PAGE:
Kendo Suit

The kendo suit or the kendogi is an important part of Kendo that is made up of the hakama and the keikogi; its hakama and keikogi are known as the traditional clothing utilized during Kendo practice. Since Kendo is a traditional martial art that was somehow based on the Japanese military class, appearance is one of the most essential parts of the practice which is why it is vital to properly care for, wear, and even store the Kendo gear.
While practicing Kendo, it is highly necessary to also show proper concern for an individual┬ĺs appearance since it shows respect for oneself, peers, the sensei, as well as all other Kendo practitioners who have trained even before the current Kendoka┬ĺs. Showing adequate concern for one┬ĺs appearance also exhibits the importance of the martial art to each Kendo practitioner.

The Hakama

The Kendo suit for both males and females always include the hakama; it is the trouser of every Kendoka that appears like a pleated skirt where its pleats basically symbolize the few ideals and virtues from Confucianism and the Bushido. There are five front pleats which represent the cardinal values (gojo) of Confucianism while the two pleats that are found behind the practitioner represent the chu and ko ┬ľ these giving rise to the gorin which are the Confucian bonds of filial piety.
There are other exhibited interpretations where the rear pleats indicate and represent the
yu and meiyo of the Bushido. The hakama is spacious enough to provide the Kendoka proper movement and adequate freedom to shift from stances; additionally, it also conceals the Kendo practitioner┬ĺs footwork during practice or competitions. The single pleat of the hakama reminds each and every Kendo practitioner that filial piety and loyalty are one and the same, and everyone should follow the correct path without straying elsewhere. The hakama is also fashioned this way so every Kendoka will keep these virtues and ideals in mind.

The Keikogi

The keikogi (or sometimes called the uwagi) is a kimono-like jacket that is worn in Japan; it became well-known as the top half portion of the martial arts uniform yet it is a comfortable piece that also absorbs perspiration while simultaneously providing extra protection from accidental or sudden hits. The resiliency of the keikogi┬ĺs material provides adequate guard from bumps and accidental strikes that may be acquired during Kendo practice. The quilting of the garment also aids in the absorption of perspiration while it simultaneously facilitates in proper drying. Furthermore, the Keikogi can be seen in different colors as well as patterns and the most common shades that can be found include dark indigo blue and white.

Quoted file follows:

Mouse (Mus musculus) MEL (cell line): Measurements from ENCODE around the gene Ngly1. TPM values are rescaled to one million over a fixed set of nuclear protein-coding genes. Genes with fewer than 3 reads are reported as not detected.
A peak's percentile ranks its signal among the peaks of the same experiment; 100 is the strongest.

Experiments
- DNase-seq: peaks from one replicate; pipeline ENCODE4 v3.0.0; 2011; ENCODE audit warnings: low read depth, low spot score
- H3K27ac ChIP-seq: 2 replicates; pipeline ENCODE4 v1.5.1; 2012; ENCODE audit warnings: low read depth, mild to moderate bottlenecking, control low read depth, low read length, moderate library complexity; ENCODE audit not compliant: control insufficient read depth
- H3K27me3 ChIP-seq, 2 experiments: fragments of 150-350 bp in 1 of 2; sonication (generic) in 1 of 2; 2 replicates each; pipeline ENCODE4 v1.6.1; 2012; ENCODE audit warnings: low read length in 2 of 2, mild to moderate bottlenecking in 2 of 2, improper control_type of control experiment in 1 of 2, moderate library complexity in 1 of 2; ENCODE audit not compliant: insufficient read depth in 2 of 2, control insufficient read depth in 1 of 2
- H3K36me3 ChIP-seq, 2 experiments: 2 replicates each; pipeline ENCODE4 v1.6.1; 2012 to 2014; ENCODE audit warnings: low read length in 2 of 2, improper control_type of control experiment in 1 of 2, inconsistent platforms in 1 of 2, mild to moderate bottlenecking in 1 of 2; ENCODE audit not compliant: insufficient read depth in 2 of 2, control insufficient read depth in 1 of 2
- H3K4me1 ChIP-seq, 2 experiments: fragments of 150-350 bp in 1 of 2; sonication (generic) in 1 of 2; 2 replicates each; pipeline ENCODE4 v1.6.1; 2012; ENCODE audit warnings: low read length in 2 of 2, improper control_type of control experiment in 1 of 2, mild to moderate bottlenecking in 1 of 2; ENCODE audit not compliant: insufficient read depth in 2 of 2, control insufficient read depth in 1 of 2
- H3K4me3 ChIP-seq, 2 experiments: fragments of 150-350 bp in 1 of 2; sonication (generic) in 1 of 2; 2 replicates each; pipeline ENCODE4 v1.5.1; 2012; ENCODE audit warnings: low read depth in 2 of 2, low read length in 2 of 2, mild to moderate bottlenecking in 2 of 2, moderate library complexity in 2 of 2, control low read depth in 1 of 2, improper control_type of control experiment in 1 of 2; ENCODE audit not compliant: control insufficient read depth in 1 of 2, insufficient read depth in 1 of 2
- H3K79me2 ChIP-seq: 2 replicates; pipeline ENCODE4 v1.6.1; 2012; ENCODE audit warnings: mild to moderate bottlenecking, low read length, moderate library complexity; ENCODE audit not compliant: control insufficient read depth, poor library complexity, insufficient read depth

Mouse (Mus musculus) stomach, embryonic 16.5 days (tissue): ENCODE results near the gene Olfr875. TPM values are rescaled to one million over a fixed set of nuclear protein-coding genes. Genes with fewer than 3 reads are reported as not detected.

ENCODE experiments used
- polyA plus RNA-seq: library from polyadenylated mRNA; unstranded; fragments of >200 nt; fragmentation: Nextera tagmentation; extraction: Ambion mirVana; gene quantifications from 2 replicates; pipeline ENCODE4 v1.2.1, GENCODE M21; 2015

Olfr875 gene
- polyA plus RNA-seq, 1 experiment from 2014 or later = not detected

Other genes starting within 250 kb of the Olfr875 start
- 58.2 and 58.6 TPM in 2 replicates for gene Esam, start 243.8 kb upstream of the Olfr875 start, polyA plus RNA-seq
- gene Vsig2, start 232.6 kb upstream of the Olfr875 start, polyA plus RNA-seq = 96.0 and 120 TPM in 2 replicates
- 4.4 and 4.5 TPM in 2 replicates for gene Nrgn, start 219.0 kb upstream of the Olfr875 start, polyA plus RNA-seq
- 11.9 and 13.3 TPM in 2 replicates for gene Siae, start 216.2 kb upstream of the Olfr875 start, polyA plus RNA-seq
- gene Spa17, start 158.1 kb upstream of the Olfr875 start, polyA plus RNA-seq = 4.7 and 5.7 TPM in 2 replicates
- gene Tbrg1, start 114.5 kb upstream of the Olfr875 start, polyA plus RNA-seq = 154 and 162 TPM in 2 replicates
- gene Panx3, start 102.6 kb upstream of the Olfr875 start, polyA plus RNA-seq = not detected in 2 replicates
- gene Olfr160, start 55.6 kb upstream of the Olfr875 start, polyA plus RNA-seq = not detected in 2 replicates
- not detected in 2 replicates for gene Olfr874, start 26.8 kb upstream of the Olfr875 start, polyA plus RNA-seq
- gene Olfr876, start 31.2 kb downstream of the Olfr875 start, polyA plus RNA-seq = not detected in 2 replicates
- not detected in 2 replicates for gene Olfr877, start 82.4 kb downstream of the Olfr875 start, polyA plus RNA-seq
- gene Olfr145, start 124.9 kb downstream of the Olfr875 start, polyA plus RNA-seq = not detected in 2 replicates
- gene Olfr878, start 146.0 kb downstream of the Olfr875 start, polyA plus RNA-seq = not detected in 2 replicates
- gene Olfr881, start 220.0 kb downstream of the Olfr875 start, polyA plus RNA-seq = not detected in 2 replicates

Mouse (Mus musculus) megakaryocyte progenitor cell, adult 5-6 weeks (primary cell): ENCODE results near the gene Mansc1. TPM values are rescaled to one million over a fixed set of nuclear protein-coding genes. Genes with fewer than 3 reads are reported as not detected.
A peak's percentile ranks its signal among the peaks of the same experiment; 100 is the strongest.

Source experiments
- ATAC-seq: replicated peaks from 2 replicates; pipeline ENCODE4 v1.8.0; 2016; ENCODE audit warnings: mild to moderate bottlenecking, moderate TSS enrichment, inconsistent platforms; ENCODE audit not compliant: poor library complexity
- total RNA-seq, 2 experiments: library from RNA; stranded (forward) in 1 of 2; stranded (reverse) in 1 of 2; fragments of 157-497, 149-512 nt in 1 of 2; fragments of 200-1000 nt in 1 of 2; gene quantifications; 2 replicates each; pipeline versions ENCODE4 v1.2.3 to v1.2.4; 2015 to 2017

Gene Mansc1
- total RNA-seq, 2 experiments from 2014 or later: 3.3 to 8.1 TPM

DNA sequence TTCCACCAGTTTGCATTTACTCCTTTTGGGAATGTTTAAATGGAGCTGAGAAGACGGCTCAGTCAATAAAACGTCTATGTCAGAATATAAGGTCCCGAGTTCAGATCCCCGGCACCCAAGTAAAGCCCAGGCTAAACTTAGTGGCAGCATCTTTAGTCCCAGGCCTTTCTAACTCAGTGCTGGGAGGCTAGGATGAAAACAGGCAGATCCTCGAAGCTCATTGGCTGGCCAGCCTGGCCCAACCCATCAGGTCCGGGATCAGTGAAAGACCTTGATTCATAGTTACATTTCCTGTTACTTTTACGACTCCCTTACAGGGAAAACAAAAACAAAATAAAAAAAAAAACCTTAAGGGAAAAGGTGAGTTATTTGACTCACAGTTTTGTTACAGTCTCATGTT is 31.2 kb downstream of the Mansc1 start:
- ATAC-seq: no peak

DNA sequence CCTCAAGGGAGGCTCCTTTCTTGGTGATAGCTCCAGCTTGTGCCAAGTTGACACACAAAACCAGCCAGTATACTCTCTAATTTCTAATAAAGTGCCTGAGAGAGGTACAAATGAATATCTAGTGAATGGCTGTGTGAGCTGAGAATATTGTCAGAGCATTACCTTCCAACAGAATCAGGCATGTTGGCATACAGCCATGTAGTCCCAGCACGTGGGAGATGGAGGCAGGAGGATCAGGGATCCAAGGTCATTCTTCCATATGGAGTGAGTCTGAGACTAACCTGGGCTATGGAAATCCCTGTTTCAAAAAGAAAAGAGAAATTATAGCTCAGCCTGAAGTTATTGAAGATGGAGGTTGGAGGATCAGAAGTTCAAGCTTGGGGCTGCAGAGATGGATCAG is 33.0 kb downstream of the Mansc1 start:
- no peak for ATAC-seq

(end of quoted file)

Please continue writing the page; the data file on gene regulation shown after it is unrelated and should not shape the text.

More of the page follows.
Purchasing Kendo Gear

Before purchasing any Kendo suit for sale, keep in mind that the standards for every dojo varies; so here are some of the basic factors to consider when one is shopping for a Kendo suit for sale:

Color of the Hakama

Traditional hakamas are usually seen in a dark navy color or solid black and both of these shades are utilized in Kendo. However, the dark navy shade is exclusively utilized only in Kendo and other shades that are present may be considered inappropriate for some other schools or dojos.

Color of the Keikogi

The traditional colors or styles that are available for the keiko-gi top includes white, blue, and the Musashi style which features a diamond pattern.

Types of blue keikogi:

  • Natural dyed: these are the types of keikogi that need to be soaked in a mixture of vinegar and salt solution before actually wearing the garment. These uniforms should also be washed only by hand and with just a small amount of detergent since these fade overtime.
  • Chemical dyed: this is a newer process when it comes to creating the blue keikogi which makes use of a chemical dye that does not need to be ┬ôset┬ö with a specific solution before using it for practice. These types of keikogi can be machine washed and are basically easier to maintain.

When it comes to the white keikogi, it can simply be machine washed, and unlike the dark blue Kendo suit, it will show sweat and dirt much faster due to its color. If in any case the white keikogi acquires a blue stain from the bogu himo, it can be bleached periodically to remove the stain. As for the Musashi or diamond pattern, it is generally a white Kendo suit that features a black diamond pattern. It is traditionally known as a child┬ĺs uniform but it has recently become a popular style among adults.

Washing the Kendo Suit

  • Hand wash the hakama and the keikogi using clean water and salt; focus on washing the inner portion of the garments since these areas are where most of the dirt can be found.
  • After washing with water and salt, rinse the garment thoroughly using fresh water.
  • Once done, hang these carefully in a well-ventilated area; remember to avoid direct sunlight when drying the clothes since it may start turning white. A good option is to hang the garments at night.
  • When almost dry, fold the garment thoroughly and properly; this is necessary since the hakama┬ĺs pleats will not be visible after a few washes.
  • If not in use, leave the keikogi and other thoroughly washed Kendo gear folded and neatly placed in a well-ventilated spot.